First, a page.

About this Item
Quantity Available: 1
Title: Playing with Fire
Publisher: Morrow, New York
Publication Date: 2004
Binding: Hard Cover
Book Condition: Fine
Dust Jacket Condition: Fine
Signed: Signed by Author
Edition: First Edition, First Printing.
About this title
Chief Inspector Alan Banks finds himself up against a diabolical arsonist in this electrifying novel of suspense from New York Times bestselling author Peter Robinson.
In the early hours of the morning, a man reports a fire on two old canal boats. One of the firefighters notices the use of accelerant at the scene and calls the police, but by the time Inspector Banks arrives, the fire brigade have put out the flames and only the smoldering wreckage remains. A body has been found on each barge, and all the evidence points towards a deliberate arson attack.
One of the victims is Tina, a young girl with a drug addiction and a terrible past who had been living with her boyfriend Mark. The other is Tom, an artist who had been living alone. Now, with little evidence to go on and a number of possible suspects, including Tina's boyfriend, the local 'lock-keeper' who reported the fire, and Tina's own father, Banks must begin to delve into the lives of the victims, and to discover who could have wanted them out of the way forever...
From the master of psychological suspense, Peter Robinson, comes a mind-bending thriller of secrets and murder.Review:
One of the principle pleasures to be found in reading any of Peter Robinson's more recent British suspense novels is to see how dexterously this author uses seemingly small, confined crimes to wedge open much larger troves of hidden or historical chicanery. In Playing with Fire, the plot catalyst is a blaze that consumes two rotting barges moored in a Yorkshire canal, killing their squatter inhabitants--Tina Aspern, a pretty, teenage heroin abuser, and Thomas McMahon, a once-promising but "derivative" landscape painter who'd fallen on hard times. Accident or arson? The best suspects, in either event, may be Tina’s cheating boyfriend, Mark Siddons, and a rumored peeping tom who'd taken his time--and more--reporting the conflagration. However, as Detective Chief Inspector Alan Banks and his colleague and ex-lover, Annie Cabbot (both last seen in Close to Home), gather together the disparate threads of this case, new questions arise, suggesting that the inferno was intended to cover up still worse misdeeds. Why, for instance, had McMahon been buying old books and prints from an Eastvale antiquarian dealer? Is it true, as an angry Siddons alleges, that Tina had turned to drugs in order to blot out the pain of her stepfather's carnal advances? And what tie, if any, is there between these boat burnings and the subsequent torching of a trailer home occupied by a "quiet bloke," who perished while in possession of an unknown and potentially valuable J.M.W. Turner watercolor?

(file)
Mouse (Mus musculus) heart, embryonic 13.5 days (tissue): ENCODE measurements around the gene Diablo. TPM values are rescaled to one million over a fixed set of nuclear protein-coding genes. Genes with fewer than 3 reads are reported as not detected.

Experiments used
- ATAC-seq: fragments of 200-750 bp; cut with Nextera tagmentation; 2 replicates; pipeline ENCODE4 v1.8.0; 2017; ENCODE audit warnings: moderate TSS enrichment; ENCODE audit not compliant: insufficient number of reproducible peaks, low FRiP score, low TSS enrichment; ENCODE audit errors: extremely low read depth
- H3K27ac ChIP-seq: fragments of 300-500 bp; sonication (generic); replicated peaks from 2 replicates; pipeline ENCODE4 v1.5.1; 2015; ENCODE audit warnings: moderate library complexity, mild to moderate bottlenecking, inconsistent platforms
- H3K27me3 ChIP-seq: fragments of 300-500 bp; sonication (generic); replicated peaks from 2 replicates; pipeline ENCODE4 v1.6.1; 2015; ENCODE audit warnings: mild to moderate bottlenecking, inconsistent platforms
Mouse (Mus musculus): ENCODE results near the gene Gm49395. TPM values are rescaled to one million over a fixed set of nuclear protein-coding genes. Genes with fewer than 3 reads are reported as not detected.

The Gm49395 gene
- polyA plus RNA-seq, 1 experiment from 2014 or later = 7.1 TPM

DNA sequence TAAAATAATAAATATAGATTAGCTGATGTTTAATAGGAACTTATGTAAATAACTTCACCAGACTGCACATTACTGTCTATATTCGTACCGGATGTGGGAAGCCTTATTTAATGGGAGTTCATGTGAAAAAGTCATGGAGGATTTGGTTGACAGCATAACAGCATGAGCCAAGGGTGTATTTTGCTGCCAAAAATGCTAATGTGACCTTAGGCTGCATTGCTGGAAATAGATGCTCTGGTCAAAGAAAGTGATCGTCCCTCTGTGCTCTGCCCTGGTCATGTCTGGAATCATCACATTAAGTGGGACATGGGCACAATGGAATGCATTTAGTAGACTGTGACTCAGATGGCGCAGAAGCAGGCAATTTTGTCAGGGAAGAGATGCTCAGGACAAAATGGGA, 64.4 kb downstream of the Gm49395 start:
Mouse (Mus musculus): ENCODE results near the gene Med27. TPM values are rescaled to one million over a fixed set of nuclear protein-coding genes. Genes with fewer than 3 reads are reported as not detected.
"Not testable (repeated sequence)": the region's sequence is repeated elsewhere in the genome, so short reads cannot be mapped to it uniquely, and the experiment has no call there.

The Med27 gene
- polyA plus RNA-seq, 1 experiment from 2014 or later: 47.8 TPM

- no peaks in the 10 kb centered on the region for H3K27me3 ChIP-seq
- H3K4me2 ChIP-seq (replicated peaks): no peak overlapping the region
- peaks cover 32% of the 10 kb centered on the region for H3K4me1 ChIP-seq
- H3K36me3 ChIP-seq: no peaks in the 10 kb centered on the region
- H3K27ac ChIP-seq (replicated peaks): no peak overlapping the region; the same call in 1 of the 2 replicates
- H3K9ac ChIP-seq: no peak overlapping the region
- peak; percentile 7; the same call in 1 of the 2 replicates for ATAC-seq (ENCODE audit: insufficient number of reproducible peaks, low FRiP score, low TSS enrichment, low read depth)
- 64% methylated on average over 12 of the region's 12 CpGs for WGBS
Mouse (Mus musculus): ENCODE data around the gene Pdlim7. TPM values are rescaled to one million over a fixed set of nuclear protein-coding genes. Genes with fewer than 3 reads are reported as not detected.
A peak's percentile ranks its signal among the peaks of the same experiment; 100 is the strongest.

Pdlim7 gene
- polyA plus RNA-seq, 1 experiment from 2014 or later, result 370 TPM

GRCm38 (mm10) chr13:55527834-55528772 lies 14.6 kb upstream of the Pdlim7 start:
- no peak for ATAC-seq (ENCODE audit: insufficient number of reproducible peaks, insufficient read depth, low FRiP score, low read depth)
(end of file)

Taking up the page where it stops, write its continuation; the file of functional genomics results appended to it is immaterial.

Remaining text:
As attentive as Robinson is to plot progression, spicing up his narrative with arcane knowledge about fire accelerants and competition in the painting biz ("The art world's brutal," Banks is warned early on in this story), he doesn't forget that a substantial part of the attraction of this series derives from its two evolving main characters. The contemplative, jazz-loving Banks, worried by the superficiality of his latest relationship, with a "wounded" fellow cop, finds himself increasingly jealous here of Annie's suave new boyfriend, an art researcher whose past may be short a few brushstrokes. At the same time, Annie is drawn hesitantly closer again to Banks by tragic circumstances. Although Robinson's subplot about Tina's sexual violation concludes in a rather B-movieish way, Playing with Fire is redeemed by its scorching climax and suggestively ragged denouement. Peter Robinson, together with Ian Rankin, Reginald Hill, and others, is reinvigorating the British police procedural. --J. Kingston Pierce
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